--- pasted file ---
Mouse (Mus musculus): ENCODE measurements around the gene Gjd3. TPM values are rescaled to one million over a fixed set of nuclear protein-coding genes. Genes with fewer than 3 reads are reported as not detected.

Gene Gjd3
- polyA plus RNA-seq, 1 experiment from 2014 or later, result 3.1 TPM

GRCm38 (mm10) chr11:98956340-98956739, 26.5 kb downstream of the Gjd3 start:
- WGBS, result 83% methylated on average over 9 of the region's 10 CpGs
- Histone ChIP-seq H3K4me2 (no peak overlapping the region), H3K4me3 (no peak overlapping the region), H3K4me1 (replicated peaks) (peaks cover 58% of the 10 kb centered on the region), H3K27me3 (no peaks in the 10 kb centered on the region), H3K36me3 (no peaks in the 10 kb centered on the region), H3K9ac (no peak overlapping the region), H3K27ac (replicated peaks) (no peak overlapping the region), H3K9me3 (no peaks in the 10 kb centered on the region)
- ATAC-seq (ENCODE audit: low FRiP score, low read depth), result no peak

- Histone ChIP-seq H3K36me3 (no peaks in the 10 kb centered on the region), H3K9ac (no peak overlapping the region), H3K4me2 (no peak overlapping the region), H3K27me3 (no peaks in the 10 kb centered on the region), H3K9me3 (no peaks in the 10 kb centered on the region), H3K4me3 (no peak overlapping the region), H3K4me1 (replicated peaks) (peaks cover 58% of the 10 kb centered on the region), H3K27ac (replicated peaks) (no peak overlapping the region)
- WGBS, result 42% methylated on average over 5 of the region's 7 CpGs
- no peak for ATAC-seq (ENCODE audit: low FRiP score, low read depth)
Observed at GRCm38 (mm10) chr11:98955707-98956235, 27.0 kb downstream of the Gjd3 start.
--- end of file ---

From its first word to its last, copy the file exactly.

Mouse (Mus musculus): ENCODE measurements around the gene Gjd3. TPM values are rescaled to one million over a fixed set of nuclear protein-coding genes. Genes with fewer than 3 reads are reported as not detected.

Gene Gjd3
- polyA plus RNA-seq, 1 experiment from 2014 or later, result 3.1 TPM

GRCm38 (mm10) chr11:98956340-98956739, 26.5 kb downstream of the Gjd3 start:
- WGBS, result 83% methylated on average over 9 of the region's 10 CpGs
- Histone ChIP-seq H3K4me2 (no peak overlapping the region), H3K4me3 (no peak overlapping the region), H3K4me1 (replicated peaks) (peaks cover 58% of the 10 kb centered on the region), H3K27me3 (no peaks in the 10 kb centered on the region), H3K36me3 (no peaks in the 10 kb centered on the region), H3K9ac (no peak overlapping the region), H3K27ac (replicated peaks) (no peak overlapping the region), H3K9me3 (no peaks in the 10 kb centered on the region)
- ATAC-seq (ENCODE audit: low FRiP score, low read depth), result no peak

- Histone ChIP-seq H3K36me3 (no peaks in the 10 kb centered on the region), H3K9ac (no peak overlapping the region), H3K4me2 (no peak overlapping the region), H3K27me3 (no peaks in the 10 kb centered on the region), H3K9me3 (no peaks in the 10 kb centered on the region), H3K4me3 (no peak overlapping the region), H3K4me1 (replicated peaks) (peaks cover 58% of the 10 kb centered on the region), H3K27ac (replicated peaks) (no peak overlapping the region)
- WGBS, result 42% methylated on average over 5 of the region's 7 CpGs
- no peak for ATAC-seq (ENCODE audit: low FRiP score, low read depth)
Observed at GRCm38 (mm10) chr11:98955707-98956235, 27.0 kb downstream of the Gjd3 start.